Also known as stenosing tenosynovitis and flexor tendonitis, trigger finger is a condition where the fingers or thumb of the hand snap or lock and may become caught in a bent or fixed position. The affected finger may suddenly straighten out with a quick snap.
Trigger finger is caused by the inflammation of a substance known as tenosynovium. Tenosynovium is the protective sheath that surrounds the tendons in your fingers. It enables the tendons to glide smoothly within the sheath when a finger or joint is bent and straightened. When inflammation is present, the tendon is unable to glide smoothly causing the finger to catch itself in a bent position. In longstanding cases the tendon itself can become abnormal.
With longstanding experience in with this type of issue, Dr. John C. Kagan can diagnose trigger finger and other hand and wrist conditions to determine proper treatment. Treatment options will vary depending on the severity of the condition.
Non-surgical treatment options often include:
- Treating any underlying medical conditions that may be the causing problem for trigger finger such as arthritis.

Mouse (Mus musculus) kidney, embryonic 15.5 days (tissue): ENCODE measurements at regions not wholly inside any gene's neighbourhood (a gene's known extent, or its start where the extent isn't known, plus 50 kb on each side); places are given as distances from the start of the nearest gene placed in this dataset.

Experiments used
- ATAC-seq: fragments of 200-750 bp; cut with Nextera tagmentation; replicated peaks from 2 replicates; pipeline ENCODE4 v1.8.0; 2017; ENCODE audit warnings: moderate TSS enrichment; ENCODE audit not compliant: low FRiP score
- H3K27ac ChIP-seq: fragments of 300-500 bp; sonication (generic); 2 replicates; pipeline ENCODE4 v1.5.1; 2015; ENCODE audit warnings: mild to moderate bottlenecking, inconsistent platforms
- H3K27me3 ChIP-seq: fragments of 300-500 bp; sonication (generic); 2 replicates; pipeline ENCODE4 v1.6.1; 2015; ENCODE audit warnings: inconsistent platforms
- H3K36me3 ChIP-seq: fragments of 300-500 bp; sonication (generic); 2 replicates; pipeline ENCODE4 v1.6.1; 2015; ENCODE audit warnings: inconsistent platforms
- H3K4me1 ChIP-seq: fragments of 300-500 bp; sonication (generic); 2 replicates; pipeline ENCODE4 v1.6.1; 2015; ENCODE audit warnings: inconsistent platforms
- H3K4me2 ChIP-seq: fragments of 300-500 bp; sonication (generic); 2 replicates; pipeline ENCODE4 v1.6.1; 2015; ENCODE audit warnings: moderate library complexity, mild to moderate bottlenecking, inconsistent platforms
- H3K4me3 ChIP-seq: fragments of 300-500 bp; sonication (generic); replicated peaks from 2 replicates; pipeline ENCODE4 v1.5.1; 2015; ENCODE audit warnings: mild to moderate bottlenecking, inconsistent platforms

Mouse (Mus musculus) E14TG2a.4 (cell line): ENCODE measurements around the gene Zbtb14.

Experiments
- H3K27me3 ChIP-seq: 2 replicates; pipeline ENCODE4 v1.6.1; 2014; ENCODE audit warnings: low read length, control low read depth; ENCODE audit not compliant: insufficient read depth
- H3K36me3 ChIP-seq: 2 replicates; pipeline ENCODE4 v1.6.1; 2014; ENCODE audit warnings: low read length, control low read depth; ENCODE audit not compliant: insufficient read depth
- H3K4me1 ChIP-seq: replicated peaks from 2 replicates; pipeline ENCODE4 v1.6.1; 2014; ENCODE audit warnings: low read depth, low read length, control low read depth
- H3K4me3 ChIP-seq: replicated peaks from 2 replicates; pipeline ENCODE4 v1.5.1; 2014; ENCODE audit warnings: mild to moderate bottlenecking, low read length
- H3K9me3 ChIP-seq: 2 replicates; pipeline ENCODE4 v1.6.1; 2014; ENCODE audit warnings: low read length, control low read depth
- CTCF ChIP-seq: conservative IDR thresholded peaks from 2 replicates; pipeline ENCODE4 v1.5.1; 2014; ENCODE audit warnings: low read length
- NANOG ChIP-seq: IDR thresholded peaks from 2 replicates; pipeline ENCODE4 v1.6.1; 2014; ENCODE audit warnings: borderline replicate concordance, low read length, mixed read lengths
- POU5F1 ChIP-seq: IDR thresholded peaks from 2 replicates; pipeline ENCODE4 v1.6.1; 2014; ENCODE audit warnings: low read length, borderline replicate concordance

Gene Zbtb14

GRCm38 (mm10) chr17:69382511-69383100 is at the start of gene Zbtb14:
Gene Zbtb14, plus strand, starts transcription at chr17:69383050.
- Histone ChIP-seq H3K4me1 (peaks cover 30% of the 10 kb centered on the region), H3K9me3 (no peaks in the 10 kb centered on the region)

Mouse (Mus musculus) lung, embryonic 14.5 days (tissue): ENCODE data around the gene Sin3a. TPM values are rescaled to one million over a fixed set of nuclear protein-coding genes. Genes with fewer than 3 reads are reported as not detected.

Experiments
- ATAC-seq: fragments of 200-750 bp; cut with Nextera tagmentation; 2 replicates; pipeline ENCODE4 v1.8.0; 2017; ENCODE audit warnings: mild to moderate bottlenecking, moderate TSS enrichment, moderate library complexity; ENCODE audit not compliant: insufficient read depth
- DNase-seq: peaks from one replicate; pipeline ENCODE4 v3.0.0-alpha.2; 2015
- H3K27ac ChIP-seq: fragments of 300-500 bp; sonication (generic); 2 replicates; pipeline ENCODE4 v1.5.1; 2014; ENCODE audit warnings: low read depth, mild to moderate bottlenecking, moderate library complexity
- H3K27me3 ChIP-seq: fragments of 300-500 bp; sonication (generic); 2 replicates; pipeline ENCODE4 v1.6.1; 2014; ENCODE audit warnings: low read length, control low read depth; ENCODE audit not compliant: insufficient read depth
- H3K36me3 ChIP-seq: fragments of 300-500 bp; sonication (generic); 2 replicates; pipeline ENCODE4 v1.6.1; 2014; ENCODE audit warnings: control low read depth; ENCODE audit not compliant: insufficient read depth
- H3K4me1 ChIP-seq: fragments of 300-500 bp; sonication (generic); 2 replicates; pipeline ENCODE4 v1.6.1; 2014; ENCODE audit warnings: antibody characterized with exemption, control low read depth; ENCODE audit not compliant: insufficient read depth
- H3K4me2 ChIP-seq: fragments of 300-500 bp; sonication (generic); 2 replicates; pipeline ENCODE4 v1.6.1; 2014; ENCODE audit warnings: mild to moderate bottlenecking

- Immobilizing the affected finger with a splint for a specific period of time enabling the joint to rest.
- A cortisone injection in the fibro osseous tunnel to relive inflammation and triggering.
- Strengthening exercises for the affected finger
- Anti-inflammatory drugs to remove pain and inflammation
If conservative treatments are unsuccessful, Dr. Kagan may advise trigger finger surgery. This minimally invasive procedure consists of a small incision, about 3/8 of an inch in length being made to the affected area to release the tightened portion (pulley) of the flexor tendon sheath. This will release the stress on the flexor tendons, and allow for a quick recovery.